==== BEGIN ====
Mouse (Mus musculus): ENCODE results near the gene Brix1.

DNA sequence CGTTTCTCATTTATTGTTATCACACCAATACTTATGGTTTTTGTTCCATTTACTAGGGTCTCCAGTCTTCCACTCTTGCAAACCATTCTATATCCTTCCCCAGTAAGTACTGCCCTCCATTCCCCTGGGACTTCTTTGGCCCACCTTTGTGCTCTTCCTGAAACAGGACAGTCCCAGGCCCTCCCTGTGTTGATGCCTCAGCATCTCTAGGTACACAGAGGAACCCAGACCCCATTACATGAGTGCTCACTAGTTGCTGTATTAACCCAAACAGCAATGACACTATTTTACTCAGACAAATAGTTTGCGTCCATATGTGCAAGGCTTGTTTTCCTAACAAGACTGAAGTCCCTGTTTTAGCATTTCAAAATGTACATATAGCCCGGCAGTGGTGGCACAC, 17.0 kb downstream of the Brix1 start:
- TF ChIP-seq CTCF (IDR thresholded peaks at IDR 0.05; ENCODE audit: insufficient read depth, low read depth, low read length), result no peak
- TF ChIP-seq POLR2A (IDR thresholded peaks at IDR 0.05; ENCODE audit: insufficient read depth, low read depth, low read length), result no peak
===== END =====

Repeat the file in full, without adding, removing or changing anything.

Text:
Mouse (Mus musculus): ENCODE results near the gene Brix1.

DNA sequence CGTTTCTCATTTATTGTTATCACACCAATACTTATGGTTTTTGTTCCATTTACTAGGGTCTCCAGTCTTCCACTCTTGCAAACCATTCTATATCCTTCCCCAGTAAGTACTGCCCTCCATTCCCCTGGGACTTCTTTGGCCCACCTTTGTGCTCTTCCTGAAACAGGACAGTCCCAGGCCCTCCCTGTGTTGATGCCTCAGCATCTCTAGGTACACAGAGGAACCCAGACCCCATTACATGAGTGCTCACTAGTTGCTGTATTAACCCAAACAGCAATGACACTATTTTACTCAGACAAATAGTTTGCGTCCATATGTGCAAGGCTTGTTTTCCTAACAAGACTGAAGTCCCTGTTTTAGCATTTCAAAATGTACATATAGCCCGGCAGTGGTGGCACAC, 17.0 kb downstream of the Brix1 start:
- TF ChIP-seq CTCF (IDR thresholded peaks at IDR 0.05; ENCODE audit: insufficient read depth, low read depth, low read length), result no peak
- TF ChIP-seq POLR2A (IDR thresholded peaks at IDR 0.05; ENCODE audit: insufficient read depth, low read depth, low read length), result no peak